V755 Cassiopeiae is a blue eclipsing binary system supergiant star that can be located in the constellation of Cassiopeia. The star can not be seen by the naked eye, you need a telescope to see it.
HIP3367 is the reference name for the star in the Hipparcos Star Catalogue. The Id of the star in the Henry Draper catalogue is HD3940.
V755 Cassiopeiae has alternative name(s) :- , V755 Cas.
BD number is the number that the star was filed under in the Durchmusterung or Bonner Durchmusterung, a star catalogue that was put together by the Bonn Observatory between 1859 to 1903. The star's BD Number is BD+63 81.
More details on star alternative names can be found at Star Names.
The location of the star in the galaxy is determined by the Right Ascension (R.A.) and Declination (Dec.), these are equivalent to the Longitude and Latitude on the Earth. The Right Ascension is how far expressed in time (hh:mm:ss) the star is along the celestial equator. If the R.A. is positive then its eastwards. The Declination is how far north or south the star is compared to the celestial equator and is expressed in degrees. For V755 Cassiopeiae, the location is 00h 42m 50.07 and +64° 17` 28.6 .
All stars like planets orbit round a central spot, in the case of planets, its the central star such as the Sun. In the case of a star, its the galactic centre. The constellations that we see today will be different than they were 50,000 years ago or 50,000 years from now. Proper Motion details the movements of these stars and are measured in milliarcseconds. The star is moving -0.48 ± 0.35 miliarcseconds/year towards the north and -3.59 ± 0.54 miliarcseconds/year east if we saw them in the horizon. The Radial Velocity, that is the speed at which the star is moving away/towards us is -58.20000 km/s with an error of about 1.90 km/s .
V755 Cassiopeiae has a spectral type of A1Ia. This means the star is a blue supergiant star. The star has a B-V Colour Index of 0.6 which means the star's temperature has been calculated using information from Morgans @ Uni.edu at being 5,875 Kelvin.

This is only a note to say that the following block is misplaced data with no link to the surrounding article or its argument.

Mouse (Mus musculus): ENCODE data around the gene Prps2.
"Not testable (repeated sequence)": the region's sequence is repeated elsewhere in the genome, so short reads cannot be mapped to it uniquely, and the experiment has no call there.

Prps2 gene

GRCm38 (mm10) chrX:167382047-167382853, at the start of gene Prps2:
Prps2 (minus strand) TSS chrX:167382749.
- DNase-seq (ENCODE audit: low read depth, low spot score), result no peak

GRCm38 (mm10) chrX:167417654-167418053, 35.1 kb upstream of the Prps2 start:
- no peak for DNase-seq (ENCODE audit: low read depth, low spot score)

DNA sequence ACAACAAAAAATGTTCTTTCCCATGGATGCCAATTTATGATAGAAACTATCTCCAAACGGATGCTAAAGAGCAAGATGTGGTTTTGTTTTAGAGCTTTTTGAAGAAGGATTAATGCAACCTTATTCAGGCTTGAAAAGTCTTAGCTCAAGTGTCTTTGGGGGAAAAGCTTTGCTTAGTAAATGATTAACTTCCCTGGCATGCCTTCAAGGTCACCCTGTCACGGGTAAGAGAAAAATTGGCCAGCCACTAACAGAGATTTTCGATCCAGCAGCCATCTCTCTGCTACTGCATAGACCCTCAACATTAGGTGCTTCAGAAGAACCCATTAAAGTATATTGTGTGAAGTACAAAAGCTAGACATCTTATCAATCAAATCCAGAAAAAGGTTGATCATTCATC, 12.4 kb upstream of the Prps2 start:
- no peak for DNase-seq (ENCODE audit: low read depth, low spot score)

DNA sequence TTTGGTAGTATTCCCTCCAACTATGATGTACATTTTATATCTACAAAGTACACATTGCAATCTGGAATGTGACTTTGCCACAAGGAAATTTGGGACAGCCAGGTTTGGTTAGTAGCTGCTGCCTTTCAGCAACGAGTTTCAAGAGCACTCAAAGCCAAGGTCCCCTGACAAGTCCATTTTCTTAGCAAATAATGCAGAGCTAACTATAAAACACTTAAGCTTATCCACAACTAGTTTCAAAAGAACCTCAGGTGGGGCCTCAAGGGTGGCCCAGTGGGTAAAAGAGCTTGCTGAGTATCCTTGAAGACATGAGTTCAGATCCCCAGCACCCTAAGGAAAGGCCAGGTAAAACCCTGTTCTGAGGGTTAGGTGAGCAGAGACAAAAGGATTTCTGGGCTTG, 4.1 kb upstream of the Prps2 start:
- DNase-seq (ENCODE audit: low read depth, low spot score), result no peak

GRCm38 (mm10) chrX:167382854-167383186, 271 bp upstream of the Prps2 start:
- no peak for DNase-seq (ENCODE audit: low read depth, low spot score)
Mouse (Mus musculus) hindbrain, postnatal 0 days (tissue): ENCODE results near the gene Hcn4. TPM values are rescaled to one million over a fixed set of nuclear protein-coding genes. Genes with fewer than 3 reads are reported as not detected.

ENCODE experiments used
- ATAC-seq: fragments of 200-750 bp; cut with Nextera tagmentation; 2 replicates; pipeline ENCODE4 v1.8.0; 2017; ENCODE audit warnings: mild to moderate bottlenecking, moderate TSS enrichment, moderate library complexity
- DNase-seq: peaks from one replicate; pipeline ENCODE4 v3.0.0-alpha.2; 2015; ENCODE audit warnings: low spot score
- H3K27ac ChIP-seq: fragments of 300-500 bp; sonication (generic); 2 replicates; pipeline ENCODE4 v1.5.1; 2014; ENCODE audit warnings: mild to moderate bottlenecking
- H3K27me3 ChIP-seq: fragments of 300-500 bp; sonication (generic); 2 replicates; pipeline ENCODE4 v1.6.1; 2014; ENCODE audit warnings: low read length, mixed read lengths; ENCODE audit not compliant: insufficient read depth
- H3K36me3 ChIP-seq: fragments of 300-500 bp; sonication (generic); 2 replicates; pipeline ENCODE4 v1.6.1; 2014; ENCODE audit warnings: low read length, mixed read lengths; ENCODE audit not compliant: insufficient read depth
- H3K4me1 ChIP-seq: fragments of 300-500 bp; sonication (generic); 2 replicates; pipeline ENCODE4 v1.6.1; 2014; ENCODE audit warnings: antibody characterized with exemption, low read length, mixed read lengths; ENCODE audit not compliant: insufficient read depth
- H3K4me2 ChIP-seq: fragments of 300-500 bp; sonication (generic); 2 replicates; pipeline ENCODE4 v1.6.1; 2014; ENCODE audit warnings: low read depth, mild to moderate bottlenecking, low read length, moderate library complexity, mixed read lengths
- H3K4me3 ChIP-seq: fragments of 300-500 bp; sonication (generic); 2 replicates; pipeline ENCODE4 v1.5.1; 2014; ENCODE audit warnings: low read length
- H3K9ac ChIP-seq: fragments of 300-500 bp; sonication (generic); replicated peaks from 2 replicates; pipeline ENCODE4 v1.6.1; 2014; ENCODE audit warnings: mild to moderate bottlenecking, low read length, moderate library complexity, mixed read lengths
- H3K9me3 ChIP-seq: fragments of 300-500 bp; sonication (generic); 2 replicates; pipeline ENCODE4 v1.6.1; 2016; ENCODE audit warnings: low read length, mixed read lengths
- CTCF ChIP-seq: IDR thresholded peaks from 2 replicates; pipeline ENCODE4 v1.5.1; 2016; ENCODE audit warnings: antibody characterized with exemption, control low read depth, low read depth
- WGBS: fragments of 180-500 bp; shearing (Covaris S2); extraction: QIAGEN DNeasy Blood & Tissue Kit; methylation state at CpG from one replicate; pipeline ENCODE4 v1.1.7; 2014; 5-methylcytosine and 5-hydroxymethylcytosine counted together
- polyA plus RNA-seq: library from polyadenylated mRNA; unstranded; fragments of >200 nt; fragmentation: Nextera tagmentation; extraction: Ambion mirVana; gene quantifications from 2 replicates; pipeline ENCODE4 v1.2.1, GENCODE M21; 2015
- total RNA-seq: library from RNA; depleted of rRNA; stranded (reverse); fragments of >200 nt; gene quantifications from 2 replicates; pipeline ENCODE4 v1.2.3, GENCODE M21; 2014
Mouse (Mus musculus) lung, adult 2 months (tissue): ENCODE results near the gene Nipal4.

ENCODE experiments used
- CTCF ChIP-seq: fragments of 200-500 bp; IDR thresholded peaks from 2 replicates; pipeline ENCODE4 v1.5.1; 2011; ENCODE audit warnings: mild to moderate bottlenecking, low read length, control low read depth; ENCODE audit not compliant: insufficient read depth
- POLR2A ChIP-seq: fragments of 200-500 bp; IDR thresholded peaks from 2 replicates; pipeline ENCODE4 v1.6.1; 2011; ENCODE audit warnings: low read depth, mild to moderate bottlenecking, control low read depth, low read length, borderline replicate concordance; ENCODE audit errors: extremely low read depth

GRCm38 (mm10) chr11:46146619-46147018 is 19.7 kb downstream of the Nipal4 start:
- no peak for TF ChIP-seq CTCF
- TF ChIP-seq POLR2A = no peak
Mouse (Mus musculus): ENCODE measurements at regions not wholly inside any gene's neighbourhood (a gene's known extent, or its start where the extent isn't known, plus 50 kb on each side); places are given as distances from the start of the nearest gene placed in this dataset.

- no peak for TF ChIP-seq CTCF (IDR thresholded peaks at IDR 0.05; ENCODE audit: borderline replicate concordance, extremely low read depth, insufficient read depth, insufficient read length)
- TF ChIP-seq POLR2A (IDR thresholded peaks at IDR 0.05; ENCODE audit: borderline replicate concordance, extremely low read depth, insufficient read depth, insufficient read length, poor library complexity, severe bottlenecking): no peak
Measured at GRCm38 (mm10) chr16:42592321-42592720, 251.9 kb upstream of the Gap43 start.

V755 Cassiopeiae Radius has been calculated as being 71.60 times bigger than the Sun.The Sun's radius is 695,800km, therefore the star's radius is an estimated 49,821,439.01.km. However with the 2007 release of updated Hipparcos files, the radius is now calculated at being round 36.22. The figure is derived at by using the formula from SDSS and has been known to produce widely incorrect figures. The star's Iron Abundance is -0.39 with an error value of 9.99 Fe/H with the Sun has a value of 1 to put it into context.
V755 Cassiopeiae has an apparent magnitude of 7.28 which is how bright we see the star from Earth. Apparent Magnitude is also known as Visual Magnitude. If you used the 1997 Parallax value, you would get an absolute magnitude of -4.50 If you used the 2007 Parallax value, you would get an absolute magnitude of -3.02. Magnitude, whether it be apparent/visual or absolute magnitude is measured by a number, the smaller the number, the brighter the Star is. Our own Sun is the brightest star and therefore has the lowest of all magnitudes, -26.74. A faint star will have a high number.
Using the original Hipparcos data that was released in 1997, the parallax to the star was given as 0.44 which gave the calculated distance to V755 Cassiopeiae as 7412.80 light years away from Earth or 2272.73 parsecs. It would take a spaceship travelling at the speed of light, 7412.80 years to get there. We don't have the technology or spaceship that can carry people over that distance yet.
In 2007, Hipparcos data was revised with a new parallax of 0.87 which put V755 Cassiopeiae at a distance of 3749.00 light years or 1149.43 parsecs. It should not be taken as though the star is moving closer or further away from us. It is purely that the distance was recalculated.
The star is a eclipsing binary system Beta Persei (Algol) variable type which means that its size changes over time. The Variable Type is usually named after the first star of that type to be spotted. V755 Cassiopeiae brightness ranges from a magnitude of 7.443 to a magnitude of 7.378 over its variable period. The smaller the magnitude, the brighter the star. Its variable/pulsating period lasts for 0.0 days (variability).
|Alternative Names||HD 3940, HIP 3367, BD+63 81, V755 Cas|
|Star Type||very luminous Supergiant Star|
|Absolute Magnitude||-4.50 / -3.02|
|Visual / Apparent Magnitude||7.28|
|Naked Eye Visible||Requires a 7x50 Binoculars - Magnitudes|
|Right Ascension (R.A.)||00h 42m 50.07|
|Declination (Dec.)||+64° 17` 28.6|
|Galactic Latitude||1.44 degrees|
|Galactic Longitude||122.00 degrees|
|1997 Distance from Earth||0.44 Parallax (milliarcseconds)|
|7412.80 Light Years|
|2007 Revised Distance from Earth||0.87 Parallax (milliarcseconds)|
|3749.00 Light Years|
|Proper Motion Dec.||-0.48 ± 0.35 milliarcseconds/year|
|Proper Motion RA.||-3.59 ± 0.54 milliarcseconds/year|
|Radial Velocity||-58.20 ± 1.90 km/s|
|Iron Abundance||-0.39 ± 9.99 Fe/H|
|Variable Star Class||Eclipsing binary system|
|Variable Star Type||Beta Persei (Algol)|
|Mean Variability Period in Days||0.042|
|Variable Magnitude Range (Brighter - Dimmer)||7.378 - 7.443|
|Calculated Effective Temperature||5,875 Kelvin|